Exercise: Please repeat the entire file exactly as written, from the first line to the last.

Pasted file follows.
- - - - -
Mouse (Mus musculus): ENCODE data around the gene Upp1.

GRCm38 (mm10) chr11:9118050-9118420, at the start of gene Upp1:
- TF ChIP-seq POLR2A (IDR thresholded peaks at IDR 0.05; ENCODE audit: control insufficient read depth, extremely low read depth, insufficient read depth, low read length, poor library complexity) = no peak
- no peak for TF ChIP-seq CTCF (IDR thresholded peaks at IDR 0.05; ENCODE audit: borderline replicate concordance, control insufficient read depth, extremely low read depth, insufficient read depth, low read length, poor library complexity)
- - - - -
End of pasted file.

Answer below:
Mouse (Mus musculus): ENCODE data around the gene Upp1.

GRCm38 (mm10) chr11:9118050-9118420, at the start of gene Upp1:
- TF ChIP-seq POLR2A (IDR thresholded peaks at IDR 0.05; ENCODE audit: control insufficient read depth, extremely low read depth, insufficient read depth, low read length, poor library complexity) = no peak
- no peak for TF ChIP-seq CTCF (IDR thresholded peaks at IDR 0.05; ENCODE audit: borderline replicate concordance, control insufficient read depth, extremely low read depth, insufficient read depth, low read length, poor library complexity)